The Fate of Collective Bargaining at FSU

The bargaining team regularly writes you with bargaining updates.  This email is different.

Unless more faculty members join, our union could be decertified early in the new year.

We have years of experience negotiating the Collective Bargaining Agreement, and we know what is in store for faculty if the union is decertified and the CBA is dead.  We know because the FSU Board of Trustees fights for the same wish list year after year:  They seek to shorten the length of contracts for Specialized Faculty, and every year we put the kibosh on it. They seek to shuffle a high proportion of salary increase dollars into a pot solely administered by deans, and every year we redirect much of it to all faculty or to faculty whose peers evaluated their merit.  

Those almost-guaranteed changes are the tip of the iceberg. 

The CBA comprises 31 articles and 11 appendices that the UFF and the Board of Trustees (BOT) have agreed to, and all of them will disappear.  In their place, the Governor-appointed BOT will unilaterally determine promotion criteria, the rank order of faculty in a layoff, grievance rights, the content allowable in performance evaluation folders, the extent of academic freedom, and a couple dozen other policies, procedures, and rights.   

We are your bargaining team, holding decades of experience in negotiations, and we know what the future without a faculty voice would look like.  Don’t let it happen. We need 80 more faculty members to join and the 95 former members who missed the eDues deadline to re-join our union.

Join now.  Here’s the link to join or re-join: Tomorrow is too late. 

All the best,

Your UFF-FSU Bargaining Team

Brian Arsenault

Michael Buchler

Arash Fahim

Jack Fiorito

Robin Goodman

Scott Hannahs

Matthew Lata

Jennifer Proffitt

Update on Post-Tenure Review Bargaining: Nov 8, 2023

Dear FSU Colleagues:

The Board of Trustees (BOT) and UFF faculty (UFF) bargaining teams met Wednesday (11/8) to continue their negotiations on Post-Tenure Review (PTR).  The session started with a new proposal from UFF designed to make the PTR more faculty friendly, including the following:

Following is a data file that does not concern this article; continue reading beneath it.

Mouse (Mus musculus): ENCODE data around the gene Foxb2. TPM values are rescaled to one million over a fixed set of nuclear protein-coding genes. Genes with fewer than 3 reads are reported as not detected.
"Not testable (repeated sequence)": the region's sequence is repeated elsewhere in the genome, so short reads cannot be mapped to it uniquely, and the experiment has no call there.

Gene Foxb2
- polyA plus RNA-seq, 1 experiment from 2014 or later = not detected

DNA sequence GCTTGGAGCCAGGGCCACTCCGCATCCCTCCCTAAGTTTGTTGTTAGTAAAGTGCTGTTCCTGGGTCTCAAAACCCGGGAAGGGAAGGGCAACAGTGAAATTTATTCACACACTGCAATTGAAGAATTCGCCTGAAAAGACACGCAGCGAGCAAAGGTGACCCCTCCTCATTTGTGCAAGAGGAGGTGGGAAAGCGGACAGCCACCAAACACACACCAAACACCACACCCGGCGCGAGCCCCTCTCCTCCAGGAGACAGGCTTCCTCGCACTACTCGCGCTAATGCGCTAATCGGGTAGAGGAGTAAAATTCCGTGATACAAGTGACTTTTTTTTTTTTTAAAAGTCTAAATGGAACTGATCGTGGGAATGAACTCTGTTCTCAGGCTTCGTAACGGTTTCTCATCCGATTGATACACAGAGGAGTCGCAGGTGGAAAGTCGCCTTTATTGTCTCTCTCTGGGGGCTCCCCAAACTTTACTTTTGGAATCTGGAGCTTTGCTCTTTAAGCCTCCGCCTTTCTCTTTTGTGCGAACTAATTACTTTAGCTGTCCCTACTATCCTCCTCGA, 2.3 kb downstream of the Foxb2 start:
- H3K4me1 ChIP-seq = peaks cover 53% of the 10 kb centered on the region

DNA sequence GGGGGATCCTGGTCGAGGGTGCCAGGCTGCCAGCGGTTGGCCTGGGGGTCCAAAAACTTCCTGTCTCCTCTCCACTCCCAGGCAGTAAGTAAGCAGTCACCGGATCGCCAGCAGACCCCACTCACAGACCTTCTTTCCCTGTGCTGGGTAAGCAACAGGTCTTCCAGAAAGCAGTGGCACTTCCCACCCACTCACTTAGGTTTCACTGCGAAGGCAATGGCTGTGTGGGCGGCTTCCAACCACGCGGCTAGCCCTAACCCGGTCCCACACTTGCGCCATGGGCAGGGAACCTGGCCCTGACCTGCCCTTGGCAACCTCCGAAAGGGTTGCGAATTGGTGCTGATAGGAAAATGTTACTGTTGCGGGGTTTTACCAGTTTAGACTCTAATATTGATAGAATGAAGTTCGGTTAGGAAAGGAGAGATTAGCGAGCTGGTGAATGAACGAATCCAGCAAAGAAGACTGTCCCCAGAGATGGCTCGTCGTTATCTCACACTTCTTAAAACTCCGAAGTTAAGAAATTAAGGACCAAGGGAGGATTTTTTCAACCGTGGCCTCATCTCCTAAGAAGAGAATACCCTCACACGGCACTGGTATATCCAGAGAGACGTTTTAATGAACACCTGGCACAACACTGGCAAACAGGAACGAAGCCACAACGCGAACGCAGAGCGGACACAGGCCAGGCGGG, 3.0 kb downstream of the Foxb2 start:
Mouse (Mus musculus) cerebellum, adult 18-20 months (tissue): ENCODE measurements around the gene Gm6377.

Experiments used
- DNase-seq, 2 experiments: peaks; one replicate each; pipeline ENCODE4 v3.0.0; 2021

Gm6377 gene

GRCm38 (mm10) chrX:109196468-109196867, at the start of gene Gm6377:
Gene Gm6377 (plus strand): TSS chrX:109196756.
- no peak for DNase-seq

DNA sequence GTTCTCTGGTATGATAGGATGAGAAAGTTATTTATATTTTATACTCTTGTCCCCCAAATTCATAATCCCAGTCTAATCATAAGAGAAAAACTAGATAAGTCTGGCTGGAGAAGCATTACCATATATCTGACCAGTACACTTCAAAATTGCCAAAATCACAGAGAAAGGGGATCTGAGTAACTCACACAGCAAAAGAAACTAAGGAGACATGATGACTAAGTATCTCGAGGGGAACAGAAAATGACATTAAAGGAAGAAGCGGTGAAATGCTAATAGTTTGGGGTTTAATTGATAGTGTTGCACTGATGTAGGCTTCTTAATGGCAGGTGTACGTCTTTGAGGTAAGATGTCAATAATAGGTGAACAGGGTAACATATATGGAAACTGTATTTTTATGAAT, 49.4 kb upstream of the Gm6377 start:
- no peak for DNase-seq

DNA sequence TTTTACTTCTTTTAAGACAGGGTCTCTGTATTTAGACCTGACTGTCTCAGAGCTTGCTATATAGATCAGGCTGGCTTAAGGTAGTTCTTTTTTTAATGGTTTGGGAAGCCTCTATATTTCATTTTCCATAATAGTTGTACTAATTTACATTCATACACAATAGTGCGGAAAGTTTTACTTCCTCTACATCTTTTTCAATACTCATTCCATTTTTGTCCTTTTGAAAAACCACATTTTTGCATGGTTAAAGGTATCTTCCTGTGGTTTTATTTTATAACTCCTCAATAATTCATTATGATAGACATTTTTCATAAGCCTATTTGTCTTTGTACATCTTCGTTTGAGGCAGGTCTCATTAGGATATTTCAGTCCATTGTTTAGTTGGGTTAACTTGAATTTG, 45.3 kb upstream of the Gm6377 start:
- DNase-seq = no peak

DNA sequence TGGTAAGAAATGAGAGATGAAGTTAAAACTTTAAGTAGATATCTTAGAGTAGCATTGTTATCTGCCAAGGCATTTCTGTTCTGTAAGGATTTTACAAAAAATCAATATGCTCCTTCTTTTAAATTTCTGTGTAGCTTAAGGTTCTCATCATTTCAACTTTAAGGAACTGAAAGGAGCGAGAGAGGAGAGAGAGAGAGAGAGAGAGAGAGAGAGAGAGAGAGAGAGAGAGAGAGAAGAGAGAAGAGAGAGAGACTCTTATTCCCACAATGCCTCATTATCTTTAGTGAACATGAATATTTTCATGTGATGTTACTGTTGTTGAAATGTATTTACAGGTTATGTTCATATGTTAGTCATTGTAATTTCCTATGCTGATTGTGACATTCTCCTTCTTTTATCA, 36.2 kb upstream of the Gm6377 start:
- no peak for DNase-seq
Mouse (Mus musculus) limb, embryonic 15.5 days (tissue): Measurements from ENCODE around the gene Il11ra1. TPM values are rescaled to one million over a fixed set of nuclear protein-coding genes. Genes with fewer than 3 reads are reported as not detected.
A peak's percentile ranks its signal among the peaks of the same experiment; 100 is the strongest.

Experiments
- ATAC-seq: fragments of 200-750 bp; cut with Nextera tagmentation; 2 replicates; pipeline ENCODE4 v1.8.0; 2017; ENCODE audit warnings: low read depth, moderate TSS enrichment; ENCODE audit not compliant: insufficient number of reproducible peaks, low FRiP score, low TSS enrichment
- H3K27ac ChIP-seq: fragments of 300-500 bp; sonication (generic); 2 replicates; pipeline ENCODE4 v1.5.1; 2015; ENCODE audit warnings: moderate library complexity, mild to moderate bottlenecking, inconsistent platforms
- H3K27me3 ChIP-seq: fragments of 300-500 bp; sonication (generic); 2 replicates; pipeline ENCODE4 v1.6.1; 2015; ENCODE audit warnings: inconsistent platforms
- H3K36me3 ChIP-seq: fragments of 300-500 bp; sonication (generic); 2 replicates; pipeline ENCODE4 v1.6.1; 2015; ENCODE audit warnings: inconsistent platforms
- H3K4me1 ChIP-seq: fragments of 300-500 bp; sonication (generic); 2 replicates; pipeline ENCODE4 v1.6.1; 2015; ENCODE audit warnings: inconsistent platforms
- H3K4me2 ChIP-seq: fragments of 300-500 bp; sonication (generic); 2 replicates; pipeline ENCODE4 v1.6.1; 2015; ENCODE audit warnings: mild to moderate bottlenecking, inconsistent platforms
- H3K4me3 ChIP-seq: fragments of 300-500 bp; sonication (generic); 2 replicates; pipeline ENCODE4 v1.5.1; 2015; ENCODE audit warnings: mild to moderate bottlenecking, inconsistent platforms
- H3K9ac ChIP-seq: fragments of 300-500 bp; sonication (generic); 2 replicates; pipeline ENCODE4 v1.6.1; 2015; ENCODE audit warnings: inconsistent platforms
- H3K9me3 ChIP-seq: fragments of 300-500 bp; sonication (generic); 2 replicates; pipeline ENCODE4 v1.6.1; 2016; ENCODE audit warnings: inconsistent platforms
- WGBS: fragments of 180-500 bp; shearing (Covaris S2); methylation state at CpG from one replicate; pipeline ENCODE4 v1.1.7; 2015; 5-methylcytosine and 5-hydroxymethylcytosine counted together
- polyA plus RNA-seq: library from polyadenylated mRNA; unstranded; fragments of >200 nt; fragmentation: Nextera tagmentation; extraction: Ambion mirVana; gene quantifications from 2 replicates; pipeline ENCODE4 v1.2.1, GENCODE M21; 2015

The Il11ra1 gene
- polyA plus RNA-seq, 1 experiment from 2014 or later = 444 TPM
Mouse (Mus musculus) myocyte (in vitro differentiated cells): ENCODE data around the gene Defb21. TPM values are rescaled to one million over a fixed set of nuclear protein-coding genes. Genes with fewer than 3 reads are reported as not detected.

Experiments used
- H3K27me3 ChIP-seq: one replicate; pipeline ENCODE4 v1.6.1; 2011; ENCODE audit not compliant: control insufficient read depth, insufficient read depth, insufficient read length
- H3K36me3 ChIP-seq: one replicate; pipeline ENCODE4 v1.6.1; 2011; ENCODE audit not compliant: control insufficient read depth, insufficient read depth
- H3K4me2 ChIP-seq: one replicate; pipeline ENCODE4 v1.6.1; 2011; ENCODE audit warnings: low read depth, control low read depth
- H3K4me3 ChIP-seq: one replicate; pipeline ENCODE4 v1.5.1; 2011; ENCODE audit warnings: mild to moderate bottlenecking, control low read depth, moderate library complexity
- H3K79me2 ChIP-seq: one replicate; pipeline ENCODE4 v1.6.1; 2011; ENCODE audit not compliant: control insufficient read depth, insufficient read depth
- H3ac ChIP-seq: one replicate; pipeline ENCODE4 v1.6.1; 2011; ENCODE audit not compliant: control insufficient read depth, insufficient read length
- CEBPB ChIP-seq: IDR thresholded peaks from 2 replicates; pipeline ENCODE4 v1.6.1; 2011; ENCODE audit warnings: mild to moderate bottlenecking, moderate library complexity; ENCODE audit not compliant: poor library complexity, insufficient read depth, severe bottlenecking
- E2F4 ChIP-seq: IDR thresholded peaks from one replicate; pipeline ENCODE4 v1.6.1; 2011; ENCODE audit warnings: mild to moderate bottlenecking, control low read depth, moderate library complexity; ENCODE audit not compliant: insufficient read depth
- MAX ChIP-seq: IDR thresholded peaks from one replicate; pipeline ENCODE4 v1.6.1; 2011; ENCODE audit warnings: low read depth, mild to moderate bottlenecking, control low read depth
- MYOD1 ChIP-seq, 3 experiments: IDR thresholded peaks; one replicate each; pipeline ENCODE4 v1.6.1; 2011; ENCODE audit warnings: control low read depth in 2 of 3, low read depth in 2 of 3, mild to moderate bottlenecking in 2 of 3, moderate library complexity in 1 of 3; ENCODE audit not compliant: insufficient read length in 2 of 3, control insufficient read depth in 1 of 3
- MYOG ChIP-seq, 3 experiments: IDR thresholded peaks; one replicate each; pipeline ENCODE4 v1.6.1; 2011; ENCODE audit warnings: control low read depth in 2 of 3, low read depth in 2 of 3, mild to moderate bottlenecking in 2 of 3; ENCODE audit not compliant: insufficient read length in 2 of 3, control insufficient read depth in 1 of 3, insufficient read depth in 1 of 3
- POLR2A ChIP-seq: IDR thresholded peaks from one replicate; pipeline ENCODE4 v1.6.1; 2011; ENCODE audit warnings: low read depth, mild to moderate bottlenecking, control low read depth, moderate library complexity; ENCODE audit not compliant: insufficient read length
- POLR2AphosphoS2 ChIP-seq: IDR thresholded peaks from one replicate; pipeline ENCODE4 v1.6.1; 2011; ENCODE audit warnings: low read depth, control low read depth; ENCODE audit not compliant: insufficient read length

1. The Collective Bargaining Agreement’s (CBA) definition of tenure (CBA Article 15.1) as “permanent… guaranteed employment” except for cases of retirement, resignation, or termination for just cause was cited early in the proposed Memorandum of Agreement (MOA)
  2. Department chairs would be reviewed and eligible for a PTR-based raise, or could request PTR postponement
  3. Three ratings would be possible: “Exceeds Expectations,” “Meets Expectations,” “Does Not Meet Expectations,” with each referencing criteria including annual evaluations, department/unit bylaws, and assignments of responsibility. A “Does Not Meet Expectations” rating would trigger a Performance Improvement Plan (PIP).
  4. Past disciplinary offenses and actions would not be considered (no double jeopardy)
  5. Faculty committee input would be required in Chairs’ letters assessing performance
  6. Ratings of Exceeds Expectations or Meets Expectations would result in a 12% raise
  7. PTR ratings could not be inconsistent with the past five years’ annual evaluations
  8. The Provost would provide written justification for his/her ratings
  9. Rating outcomes and processes could be appealed, with resort to arbitration possible for represented faculty if permitted by law.
  10. Field of study and exercise of academic freedom were added to the list of activities protected in the PTR process

After a caucus, the BOT team offered a counter-proposal including the following:

  • Chairs would be exempt from the PTR process and any associated monetary reward
  • Monetary rewards would be left unspecified
  • Four ratings would be possible, including those above, plus “Unsatisfactory,” with the criteria for each undefined
  • Chairs and equivalent would consider annual evaluations and past disciplinary offenses in their letters assessing performance
  • A rating of “Unsatisfactory” would result in a Provost recommendation of termination
  • UFF proposals #5, #8, #9, and #10 above were accepted in part or entirely

In sum, there was some progress, but there is more work needed.  Negotiations are scheduled to resume in early December.

In the meantime, if you are not already a UFF member in good standing (paying dues via eDues), we hope you’ll join or rejoin our faculty union and help protect the very existence of our contract. If we don’t reach 60% membership density, we simply won’t have a contract to defend.  Please join now. It only takes a minute. Here’s the link:  

Jack Fiorito, UFF-FSU Vice President and Bargaining Team Member, on behalf of

Scott Hannahs, Specialized Faculty, and Jennifer Proffitt, Professor, Bargaining Team Co-Chairs

Post-Tenure Review Bargaining Update: October 25, 2023

Dear FSU Colleagues,